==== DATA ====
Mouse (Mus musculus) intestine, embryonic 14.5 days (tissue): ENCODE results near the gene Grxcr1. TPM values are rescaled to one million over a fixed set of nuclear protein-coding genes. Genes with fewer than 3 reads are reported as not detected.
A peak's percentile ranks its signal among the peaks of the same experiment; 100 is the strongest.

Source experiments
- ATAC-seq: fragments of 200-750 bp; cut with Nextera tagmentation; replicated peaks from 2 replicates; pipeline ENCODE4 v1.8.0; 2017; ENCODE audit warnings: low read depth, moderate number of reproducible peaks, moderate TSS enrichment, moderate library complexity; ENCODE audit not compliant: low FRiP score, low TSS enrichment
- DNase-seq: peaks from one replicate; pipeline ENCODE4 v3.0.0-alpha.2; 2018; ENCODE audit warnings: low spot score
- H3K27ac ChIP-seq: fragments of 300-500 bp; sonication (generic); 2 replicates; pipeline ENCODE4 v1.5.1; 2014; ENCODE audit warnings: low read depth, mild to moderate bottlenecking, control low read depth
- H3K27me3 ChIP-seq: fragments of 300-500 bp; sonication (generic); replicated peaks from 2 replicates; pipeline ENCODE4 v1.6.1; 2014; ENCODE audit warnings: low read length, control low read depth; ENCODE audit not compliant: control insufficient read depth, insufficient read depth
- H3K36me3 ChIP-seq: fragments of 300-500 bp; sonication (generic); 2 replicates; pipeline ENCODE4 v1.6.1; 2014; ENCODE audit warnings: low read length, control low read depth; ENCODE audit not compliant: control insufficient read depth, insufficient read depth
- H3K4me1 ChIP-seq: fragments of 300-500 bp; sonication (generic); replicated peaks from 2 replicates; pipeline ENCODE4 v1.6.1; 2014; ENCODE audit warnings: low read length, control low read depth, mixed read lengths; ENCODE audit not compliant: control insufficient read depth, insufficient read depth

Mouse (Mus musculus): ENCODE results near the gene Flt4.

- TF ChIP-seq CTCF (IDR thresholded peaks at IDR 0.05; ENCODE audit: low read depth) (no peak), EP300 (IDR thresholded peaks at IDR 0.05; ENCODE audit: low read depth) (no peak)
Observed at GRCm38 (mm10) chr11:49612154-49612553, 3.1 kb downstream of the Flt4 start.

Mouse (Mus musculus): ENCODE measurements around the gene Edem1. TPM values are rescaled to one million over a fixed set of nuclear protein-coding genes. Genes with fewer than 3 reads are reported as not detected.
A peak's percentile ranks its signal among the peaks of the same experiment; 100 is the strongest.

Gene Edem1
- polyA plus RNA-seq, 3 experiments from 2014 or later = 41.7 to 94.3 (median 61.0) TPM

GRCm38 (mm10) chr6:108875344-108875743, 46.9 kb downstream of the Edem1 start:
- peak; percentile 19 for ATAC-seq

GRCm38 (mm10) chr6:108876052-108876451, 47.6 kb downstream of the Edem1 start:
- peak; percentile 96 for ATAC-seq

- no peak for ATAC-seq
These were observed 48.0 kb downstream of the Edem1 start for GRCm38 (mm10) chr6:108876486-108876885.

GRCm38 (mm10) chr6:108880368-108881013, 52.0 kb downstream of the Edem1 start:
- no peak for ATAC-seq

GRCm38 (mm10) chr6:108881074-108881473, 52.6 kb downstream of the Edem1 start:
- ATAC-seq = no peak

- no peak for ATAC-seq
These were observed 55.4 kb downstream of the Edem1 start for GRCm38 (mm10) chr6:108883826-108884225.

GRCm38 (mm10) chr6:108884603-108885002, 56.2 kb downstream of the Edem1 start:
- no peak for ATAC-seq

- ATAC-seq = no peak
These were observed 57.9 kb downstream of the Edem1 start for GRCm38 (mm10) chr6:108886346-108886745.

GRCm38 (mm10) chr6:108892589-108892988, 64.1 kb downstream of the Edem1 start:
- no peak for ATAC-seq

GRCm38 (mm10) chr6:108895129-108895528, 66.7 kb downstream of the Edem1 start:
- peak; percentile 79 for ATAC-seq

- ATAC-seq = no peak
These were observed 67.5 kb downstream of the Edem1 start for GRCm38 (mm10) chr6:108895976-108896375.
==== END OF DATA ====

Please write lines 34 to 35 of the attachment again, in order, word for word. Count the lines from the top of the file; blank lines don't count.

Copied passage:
- no peak for ATAC-seq

GRCm38 (mm10) chr6:108895129-108895528, 66.7 kb downstream of the Edem1 start: